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Safety Newsflash! Retained Guidewires.

17 Sep, 17 | by cgray


If you’re a member of the Royal College of Emergency Medicine in the UK, you may have noticed an email pop up in your inbox recently, a safety newsflash on retained guidewires. RCEM put these out every few months, containing helpful and brief information in the crusade against events that should never happen, as well as some things to look out for when seeing patients. Examples of previous newsflashes include a reminder to think about AAA in patients with abdominal pain, and to remember that some oral dentures don’t show up on X-ray.

In this most recent installment, RCEM look at retained guidewires, which comes under number three on the NHS England list of never events – “retained foreign object post-procedure”. You might not think it’s common, and you’d be right – this has only happened eight times in emergency departments across the UK in the last two years, but that’s still eight too many. It makes up half of the reported never events in EDs.

With more and more emergency physicians utilising advanced skills to insert lines and chest drains in the resus room, it becomes so important to make sure we’re not causing patients harm through additional procedures to remove wires we’ve left behind.

So how do we do this?

RCEM’s advice follows that of the National Reporting and Learning System (NRLS), a branch of the National Patient Safety Agency. The aim is to make line insertion a standardised two-person task. Generally you can just put a line or drain in on your own, but having a second person as an observer, to witness and document guidewire removal, creates redundancy, with the aim of improving safety and focus on the task at hand

The NRLS advocate three measures to stop guidewires being left behind. The first is a standardised process where both the operator and observer see the guidewire removed, say it’s been removed, and document its removal. This may just be done in the notes, but I have seen in a trust I’ve worked in a sticker that comes pre-packaged in all arterial and central line kits with tickboxes and space to sign to standardise the documentation as well. It works very well, and putting it in the line packs makes it easy to remember to get an observer and complete the sticker to insert into the notes. This documentation is also audited.

The second measure is to emphasis guidewire control through training and education. We need to embed this as a mandatory step in all our lines or drains, just as we always clean the skin, or apply a dressing. It’s an important step, and should be emphasised not only to trainees being signed off to insert lines, but also to more senior doctors who have been putting them in for years.

Lastly, the NRLS is working with manufacturers to develop new ways to prevent guidewire retention.

RCEM has taken this and advocated a standardised procedural checklist for all invasive procedures. You can see this below.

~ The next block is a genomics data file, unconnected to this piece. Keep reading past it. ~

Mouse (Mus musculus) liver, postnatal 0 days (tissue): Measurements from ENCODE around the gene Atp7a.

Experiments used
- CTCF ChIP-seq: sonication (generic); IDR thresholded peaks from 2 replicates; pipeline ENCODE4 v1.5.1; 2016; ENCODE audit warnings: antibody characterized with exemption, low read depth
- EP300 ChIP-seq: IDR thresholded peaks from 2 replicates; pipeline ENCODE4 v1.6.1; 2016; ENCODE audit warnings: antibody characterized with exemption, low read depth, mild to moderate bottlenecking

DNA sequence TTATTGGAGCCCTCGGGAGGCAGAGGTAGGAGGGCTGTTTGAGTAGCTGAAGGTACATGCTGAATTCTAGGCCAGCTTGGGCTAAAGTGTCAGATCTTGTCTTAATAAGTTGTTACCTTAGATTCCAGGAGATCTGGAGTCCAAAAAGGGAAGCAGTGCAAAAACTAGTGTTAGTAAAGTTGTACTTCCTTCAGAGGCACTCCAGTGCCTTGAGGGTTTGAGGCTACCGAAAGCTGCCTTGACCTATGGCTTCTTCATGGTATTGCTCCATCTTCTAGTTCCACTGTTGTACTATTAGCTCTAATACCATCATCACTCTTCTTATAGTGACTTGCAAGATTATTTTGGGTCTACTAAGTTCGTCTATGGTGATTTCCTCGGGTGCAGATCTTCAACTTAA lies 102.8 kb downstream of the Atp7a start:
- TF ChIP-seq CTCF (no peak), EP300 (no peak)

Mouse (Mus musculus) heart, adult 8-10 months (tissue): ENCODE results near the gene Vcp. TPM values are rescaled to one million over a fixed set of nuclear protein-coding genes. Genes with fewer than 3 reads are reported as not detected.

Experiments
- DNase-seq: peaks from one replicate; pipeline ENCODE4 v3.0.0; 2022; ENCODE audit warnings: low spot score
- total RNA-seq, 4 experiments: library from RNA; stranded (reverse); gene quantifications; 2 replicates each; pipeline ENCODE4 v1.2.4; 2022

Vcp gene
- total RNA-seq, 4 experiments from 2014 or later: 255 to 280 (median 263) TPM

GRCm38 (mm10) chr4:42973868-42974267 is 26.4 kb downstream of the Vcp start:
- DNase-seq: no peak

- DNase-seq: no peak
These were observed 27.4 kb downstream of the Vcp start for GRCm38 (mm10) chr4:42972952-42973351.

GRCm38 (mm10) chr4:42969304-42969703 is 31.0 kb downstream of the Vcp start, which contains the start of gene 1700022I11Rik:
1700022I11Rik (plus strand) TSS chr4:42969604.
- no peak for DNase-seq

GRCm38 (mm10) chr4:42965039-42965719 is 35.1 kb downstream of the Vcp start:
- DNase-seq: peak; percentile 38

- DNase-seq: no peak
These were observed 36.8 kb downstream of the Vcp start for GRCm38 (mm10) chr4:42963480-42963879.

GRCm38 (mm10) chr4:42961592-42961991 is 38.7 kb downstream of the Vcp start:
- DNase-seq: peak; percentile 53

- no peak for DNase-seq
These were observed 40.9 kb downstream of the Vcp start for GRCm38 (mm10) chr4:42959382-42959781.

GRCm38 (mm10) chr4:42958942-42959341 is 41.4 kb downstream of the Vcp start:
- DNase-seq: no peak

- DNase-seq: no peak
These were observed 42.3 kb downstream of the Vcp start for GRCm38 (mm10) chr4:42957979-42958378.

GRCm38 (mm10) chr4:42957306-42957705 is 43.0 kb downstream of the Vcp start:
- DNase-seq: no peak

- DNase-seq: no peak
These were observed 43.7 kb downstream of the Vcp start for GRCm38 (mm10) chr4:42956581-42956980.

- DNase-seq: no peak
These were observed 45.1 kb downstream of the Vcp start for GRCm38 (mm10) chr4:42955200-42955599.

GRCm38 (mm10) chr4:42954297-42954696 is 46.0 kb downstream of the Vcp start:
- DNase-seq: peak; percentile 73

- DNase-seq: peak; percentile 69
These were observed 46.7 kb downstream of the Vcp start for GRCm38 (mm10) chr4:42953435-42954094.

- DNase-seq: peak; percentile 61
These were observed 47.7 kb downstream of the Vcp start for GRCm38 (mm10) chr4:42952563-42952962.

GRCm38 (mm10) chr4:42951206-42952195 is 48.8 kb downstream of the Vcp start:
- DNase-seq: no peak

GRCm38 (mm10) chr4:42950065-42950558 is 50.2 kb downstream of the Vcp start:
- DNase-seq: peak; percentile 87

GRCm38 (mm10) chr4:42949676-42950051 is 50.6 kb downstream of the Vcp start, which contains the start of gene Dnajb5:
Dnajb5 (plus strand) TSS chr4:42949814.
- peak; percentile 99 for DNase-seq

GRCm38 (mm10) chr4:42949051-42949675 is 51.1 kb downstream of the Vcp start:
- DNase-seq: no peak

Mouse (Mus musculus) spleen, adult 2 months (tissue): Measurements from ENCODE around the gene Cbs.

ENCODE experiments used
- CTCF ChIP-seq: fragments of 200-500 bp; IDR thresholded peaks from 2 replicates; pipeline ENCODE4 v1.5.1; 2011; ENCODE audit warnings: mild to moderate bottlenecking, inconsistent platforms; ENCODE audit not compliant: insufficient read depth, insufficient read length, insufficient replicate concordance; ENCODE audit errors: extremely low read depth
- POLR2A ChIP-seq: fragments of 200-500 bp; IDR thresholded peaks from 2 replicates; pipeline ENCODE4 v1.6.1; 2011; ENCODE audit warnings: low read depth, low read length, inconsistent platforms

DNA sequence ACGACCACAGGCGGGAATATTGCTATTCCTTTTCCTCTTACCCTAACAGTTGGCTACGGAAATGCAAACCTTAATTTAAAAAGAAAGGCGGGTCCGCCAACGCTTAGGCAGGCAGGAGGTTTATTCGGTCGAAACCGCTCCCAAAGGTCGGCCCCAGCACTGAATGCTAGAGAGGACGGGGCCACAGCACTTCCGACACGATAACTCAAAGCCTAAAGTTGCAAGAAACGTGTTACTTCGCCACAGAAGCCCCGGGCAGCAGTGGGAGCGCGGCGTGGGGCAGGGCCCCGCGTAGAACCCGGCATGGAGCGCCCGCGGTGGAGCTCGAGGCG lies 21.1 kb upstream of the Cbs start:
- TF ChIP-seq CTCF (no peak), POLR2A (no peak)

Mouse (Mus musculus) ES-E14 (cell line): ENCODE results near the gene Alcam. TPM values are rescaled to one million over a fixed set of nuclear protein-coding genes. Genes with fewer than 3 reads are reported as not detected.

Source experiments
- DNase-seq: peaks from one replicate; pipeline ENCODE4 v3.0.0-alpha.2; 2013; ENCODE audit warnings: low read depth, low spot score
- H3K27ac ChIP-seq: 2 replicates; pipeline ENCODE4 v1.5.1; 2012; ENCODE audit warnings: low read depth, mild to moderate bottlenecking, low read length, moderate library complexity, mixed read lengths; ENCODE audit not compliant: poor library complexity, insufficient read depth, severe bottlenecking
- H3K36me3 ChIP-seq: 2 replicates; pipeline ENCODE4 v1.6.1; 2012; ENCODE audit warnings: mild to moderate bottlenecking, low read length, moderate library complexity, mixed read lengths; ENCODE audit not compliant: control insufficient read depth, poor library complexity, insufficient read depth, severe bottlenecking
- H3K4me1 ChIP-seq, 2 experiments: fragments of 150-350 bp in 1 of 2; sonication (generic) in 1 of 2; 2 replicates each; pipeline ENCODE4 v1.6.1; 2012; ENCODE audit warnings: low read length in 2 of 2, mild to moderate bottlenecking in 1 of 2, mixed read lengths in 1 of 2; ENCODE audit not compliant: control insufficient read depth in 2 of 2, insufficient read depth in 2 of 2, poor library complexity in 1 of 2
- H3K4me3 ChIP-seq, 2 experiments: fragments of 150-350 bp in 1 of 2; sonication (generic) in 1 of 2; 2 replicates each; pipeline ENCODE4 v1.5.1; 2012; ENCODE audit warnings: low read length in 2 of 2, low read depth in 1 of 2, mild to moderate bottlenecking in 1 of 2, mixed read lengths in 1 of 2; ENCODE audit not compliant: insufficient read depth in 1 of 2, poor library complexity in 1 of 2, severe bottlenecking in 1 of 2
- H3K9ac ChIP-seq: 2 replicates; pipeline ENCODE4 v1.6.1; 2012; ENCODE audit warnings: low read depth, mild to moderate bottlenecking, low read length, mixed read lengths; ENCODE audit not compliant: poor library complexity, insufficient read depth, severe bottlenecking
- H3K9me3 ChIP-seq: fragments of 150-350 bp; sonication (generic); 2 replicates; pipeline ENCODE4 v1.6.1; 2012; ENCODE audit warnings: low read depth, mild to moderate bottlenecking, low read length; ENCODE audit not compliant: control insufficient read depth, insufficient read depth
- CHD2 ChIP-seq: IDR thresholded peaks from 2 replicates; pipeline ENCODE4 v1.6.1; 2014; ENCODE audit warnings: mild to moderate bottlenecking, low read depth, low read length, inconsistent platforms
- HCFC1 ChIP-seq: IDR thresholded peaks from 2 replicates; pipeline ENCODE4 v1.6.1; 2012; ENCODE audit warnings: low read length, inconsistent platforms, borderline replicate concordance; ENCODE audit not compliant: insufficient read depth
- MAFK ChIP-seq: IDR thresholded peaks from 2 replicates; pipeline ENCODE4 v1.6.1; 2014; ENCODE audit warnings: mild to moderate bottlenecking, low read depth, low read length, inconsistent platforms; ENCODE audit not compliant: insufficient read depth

invasive procedure checklist


Guidewire control is crucial, and if you’re not inserting these on a regular basis it can be all too easy to lose that control and lose your guidewire. Make sure you take steps to avoid this never event. Get an observer. Use the RCEM checklist, or your own trust one. Be safe for your patients.




Don’t forget to check out the other safety newsflashes on the RCEM website.

Choosing Well vs. Choosing Wisely

10 Mar, 14 | by rradecki

In the United Kingdom, the NHS and Manchester publish “Choose Well” – a guide for patients in need, to help them find the healthcare resources correct for them.  The resources described include self-care, local general practitioner services, and advice regarding when to choose Urgent Care or Accident & Emergency services.  In a system where resources are Screenshot 2014-03-10 18.19.29understood to be finite, in order for all to have access to a reasonable level of healthcare, this is a prudent consumer-oriented approach.

The United States has a similarly-named system of choice – “Choosing Wisely”.  Published by the American Board of Internal Medicine Foundation, this initiative also focuses on making choices in healthcare.  However, rather than focusing primarily on helping patients make better choices, the true target of this initiative is an entirely different problem beguiling U.S. healthcare:  physicians behaving badly.  Screenshot 2014-03-10 18.19.49These initial lists, containing 5 or more items each, describe diagnostic tests and treatment modalities that ought to be re-examined – essentially, low-value candidates for expensive, harmful overuse that go further towards fattening physician and executive wallets, while providing uncertain patient-oriented benefit.

For Emergency Medicine in the U.S., the published list is prudent medicine – but hardly reflects the most costly & wasteful utilization of resources.  Several prominent academics and educators have critiqued this list informally, while others have systematically attempted to derive their own.  The important independent recommendations range from decreasing CT utilization, to mitigating over testing of low-risk chest pain, to avoiding costly hemostatic medications without clear indications.

Regardless, the point of distinction is clear – Choosing Well vs. Choosing Wisely.  Patients ought to be expected to benefit from educational programs to help improve their decision-making.  Physicians ought to be making high-value decisions every day – and we should be embarrassed our choices are so poor at baseline that an initiative such as Choosing Wisely even exists.


Ryan Radecki


Ryan Radecki

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